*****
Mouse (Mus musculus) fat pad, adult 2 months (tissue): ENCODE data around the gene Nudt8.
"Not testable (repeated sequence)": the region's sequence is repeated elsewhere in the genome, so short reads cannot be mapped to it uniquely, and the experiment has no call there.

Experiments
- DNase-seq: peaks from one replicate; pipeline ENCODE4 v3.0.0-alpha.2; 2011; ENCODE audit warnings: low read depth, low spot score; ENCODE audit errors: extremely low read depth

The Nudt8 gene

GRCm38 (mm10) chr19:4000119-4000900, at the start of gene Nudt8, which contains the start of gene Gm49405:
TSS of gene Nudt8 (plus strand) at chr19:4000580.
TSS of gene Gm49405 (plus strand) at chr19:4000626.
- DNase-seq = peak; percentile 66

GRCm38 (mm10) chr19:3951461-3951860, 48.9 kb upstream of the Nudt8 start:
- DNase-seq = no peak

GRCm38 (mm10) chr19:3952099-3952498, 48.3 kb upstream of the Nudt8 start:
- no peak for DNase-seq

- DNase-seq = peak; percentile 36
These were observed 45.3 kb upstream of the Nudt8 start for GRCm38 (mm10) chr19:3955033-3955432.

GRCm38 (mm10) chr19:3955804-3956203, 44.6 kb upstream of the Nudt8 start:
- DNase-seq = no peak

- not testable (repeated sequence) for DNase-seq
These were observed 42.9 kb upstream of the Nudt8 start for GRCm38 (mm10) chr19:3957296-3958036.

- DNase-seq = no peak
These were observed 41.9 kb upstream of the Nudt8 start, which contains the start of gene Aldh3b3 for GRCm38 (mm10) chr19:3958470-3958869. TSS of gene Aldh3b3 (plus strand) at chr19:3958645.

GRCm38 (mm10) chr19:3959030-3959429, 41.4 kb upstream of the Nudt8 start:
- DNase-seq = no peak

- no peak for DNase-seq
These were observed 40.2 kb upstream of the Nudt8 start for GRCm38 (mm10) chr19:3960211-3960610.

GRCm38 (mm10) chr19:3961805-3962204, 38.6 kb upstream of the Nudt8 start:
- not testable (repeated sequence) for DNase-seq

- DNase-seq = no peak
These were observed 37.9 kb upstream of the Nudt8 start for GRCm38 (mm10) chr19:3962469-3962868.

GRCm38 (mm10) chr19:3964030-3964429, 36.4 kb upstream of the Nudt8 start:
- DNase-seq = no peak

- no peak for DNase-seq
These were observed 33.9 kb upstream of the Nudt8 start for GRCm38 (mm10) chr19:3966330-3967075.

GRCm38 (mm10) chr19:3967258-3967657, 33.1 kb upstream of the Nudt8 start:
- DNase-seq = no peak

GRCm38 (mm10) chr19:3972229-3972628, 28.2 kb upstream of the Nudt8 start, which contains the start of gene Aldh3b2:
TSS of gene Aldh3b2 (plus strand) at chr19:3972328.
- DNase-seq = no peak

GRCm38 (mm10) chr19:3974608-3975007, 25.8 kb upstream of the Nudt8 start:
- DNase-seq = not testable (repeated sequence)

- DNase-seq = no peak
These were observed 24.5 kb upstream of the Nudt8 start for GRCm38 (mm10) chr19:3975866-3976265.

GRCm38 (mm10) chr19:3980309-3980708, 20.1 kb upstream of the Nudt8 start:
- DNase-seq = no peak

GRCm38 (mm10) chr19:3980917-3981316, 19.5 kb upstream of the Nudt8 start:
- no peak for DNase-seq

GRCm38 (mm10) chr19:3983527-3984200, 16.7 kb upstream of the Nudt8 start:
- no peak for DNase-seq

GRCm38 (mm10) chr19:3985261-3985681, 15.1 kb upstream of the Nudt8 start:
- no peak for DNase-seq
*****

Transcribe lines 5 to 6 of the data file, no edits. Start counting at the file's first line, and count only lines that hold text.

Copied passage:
The Nudt8 gene

GRCm38 (mm10) chr19:4000119-4000900, at the start of gene Nudt8, which contains the start of gene Gm49405: